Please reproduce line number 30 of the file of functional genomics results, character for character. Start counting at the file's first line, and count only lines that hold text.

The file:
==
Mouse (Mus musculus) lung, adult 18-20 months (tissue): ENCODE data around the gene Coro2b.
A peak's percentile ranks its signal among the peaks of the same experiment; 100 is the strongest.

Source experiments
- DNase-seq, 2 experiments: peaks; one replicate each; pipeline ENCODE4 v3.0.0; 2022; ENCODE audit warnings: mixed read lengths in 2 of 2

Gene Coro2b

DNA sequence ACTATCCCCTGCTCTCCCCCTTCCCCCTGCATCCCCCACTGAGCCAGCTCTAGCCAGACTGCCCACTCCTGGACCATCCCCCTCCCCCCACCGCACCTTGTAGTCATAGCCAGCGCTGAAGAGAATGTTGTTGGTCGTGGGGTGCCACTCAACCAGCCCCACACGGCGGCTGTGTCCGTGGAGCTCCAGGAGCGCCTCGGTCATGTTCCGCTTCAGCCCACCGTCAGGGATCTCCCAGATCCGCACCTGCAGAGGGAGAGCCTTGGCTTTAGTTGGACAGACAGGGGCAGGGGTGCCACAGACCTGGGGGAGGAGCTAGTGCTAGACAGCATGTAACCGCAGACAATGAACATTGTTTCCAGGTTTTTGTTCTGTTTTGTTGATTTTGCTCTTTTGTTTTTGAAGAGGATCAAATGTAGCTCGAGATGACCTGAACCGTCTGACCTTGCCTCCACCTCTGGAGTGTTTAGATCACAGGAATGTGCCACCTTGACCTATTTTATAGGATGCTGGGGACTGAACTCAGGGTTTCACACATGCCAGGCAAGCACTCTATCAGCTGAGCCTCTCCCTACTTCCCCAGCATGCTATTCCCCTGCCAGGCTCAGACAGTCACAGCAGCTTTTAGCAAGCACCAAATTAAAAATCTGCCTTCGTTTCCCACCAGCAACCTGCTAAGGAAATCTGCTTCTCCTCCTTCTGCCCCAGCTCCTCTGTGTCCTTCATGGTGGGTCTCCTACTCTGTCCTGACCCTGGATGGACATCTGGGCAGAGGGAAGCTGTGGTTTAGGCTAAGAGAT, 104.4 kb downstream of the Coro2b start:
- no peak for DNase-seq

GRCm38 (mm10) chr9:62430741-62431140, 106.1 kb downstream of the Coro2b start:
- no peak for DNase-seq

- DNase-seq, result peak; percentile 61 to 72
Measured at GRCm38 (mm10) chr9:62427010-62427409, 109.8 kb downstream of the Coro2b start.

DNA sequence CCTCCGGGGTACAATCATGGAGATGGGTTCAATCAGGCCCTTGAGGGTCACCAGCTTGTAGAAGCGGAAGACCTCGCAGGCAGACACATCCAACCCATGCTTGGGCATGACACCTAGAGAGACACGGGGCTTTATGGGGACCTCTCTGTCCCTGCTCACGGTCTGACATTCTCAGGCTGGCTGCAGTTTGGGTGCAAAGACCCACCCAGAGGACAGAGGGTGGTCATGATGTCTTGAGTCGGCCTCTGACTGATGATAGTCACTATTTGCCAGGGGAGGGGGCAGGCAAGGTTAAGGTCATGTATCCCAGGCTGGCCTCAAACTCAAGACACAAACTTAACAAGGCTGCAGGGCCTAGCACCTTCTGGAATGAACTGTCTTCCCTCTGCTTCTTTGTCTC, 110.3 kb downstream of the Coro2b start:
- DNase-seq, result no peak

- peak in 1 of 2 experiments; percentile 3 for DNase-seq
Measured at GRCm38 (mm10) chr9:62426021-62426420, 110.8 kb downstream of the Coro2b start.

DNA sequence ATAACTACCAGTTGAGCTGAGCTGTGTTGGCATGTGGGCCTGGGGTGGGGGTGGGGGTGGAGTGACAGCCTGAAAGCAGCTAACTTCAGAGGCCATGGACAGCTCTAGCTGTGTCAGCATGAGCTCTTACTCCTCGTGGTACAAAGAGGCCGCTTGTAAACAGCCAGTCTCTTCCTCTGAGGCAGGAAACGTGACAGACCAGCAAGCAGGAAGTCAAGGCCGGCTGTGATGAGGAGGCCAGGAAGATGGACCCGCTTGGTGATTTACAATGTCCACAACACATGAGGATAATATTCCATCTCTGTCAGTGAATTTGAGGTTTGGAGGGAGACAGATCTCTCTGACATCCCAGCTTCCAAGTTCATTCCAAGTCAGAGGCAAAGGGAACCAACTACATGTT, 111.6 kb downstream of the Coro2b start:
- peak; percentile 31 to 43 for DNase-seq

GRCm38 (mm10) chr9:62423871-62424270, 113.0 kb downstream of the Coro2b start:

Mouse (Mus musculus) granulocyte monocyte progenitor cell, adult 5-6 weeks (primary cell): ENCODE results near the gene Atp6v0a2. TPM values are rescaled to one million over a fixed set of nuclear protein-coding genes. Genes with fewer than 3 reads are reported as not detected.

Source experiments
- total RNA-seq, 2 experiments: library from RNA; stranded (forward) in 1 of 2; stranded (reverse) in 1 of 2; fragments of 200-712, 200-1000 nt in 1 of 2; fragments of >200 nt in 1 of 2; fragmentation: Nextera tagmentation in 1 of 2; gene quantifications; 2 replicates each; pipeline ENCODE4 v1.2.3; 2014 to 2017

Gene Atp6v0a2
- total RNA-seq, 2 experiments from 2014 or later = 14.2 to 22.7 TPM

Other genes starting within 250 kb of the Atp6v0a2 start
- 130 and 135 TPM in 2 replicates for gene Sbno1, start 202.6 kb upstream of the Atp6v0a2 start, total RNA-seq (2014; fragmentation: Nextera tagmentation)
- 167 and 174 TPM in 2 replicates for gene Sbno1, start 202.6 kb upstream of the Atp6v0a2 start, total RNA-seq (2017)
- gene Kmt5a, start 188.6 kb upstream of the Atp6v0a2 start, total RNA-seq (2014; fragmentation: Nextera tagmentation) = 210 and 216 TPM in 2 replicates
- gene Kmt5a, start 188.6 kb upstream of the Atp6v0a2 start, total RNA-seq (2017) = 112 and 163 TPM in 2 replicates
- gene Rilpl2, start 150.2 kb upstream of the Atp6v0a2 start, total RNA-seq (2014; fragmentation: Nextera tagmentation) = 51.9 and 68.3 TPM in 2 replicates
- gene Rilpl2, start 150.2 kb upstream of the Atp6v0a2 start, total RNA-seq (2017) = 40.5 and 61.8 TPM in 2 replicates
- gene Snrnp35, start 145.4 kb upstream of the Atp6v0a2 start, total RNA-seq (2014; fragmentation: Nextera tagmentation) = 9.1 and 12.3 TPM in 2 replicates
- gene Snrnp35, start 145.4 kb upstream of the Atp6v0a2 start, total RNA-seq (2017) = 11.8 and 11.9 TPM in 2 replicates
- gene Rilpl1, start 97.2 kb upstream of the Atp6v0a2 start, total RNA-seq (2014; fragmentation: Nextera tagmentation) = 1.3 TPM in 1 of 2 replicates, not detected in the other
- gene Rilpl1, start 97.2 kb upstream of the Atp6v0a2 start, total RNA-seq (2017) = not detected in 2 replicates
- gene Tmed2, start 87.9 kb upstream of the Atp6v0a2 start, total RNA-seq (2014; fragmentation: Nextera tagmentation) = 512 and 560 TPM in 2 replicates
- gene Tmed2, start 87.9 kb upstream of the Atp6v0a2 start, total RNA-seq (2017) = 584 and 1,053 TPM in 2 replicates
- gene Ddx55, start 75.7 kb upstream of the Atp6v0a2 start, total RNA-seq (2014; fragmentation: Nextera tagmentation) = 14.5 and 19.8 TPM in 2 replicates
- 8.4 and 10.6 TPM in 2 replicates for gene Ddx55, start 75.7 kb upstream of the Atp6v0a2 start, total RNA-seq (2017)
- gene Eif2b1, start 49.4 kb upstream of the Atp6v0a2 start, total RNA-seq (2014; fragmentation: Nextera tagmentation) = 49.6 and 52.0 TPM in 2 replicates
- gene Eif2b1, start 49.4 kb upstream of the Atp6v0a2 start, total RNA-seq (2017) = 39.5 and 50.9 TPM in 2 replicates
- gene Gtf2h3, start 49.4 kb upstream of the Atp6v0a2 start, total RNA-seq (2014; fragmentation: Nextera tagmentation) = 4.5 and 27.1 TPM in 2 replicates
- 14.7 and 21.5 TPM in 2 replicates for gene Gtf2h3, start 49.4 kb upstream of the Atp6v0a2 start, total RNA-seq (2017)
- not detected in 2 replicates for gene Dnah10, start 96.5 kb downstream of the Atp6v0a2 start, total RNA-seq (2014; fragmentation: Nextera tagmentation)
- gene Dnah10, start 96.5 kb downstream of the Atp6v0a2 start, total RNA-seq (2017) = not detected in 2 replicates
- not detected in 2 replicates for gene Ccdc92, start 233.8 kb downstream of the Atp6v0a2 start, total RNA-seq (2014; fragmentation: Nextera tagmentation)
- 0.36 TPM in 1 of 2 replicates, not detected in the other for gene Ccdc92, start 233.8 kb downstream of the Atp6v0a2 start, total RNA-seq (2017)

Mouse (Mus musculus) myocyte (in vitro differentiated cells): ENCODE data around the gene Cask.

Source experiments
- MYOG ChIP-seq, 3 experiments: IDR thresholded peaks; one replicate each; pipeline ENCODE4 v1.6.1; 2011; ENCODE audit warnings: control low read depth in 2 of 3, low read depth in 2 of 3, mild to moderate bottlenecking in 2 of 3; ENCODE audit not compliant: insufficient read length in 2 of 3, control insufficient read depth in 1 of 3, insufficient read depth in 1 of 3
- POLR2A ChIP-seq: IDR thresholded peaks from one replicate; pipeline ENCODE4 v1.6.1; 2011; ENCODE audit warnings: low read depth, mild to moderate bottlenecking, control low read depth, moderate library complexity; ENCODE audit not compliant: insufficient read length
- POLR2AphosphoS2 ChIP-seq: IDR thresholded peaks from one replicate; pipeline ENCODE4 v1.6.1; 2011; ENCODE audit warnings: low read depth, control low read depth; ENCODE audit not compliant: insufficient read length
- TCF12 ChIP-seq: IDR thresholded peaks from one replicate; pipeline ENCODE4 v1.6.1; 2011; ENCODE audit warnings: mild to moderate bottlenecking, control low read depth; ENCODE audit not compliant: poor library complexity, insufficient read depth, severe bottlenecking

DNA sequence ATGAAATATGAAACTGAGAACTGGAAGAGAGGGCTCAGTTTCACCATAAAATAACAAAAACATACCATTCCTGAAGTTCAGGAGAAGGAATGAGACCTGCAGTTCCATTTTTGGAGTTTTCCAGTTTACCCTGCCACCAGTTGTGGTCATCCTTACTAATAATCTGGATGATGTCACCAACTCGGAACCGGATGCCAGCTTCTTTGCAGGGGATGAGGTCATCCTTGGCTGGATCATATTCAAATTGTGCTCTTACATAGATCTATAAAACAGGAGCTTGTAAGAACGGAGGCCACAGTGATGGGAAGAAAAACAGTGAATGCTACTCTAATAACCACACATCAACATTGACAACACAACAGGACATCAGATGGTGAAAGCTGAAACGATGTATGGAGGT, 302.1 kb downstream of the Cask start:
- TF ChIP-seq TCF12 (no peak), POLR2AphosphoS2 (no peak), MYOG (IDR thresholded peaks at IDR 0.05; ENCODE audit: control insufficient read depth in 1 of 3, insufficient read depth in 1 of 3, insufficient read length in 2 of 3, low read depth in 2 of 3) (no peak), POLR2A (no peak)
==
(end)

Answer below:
- gene Rilpl2, start 150.2 kb upstream of the Atp6v0a2 start, total RNA-seq (2017) = 40.5 and 61.8 TPM in 2 replicates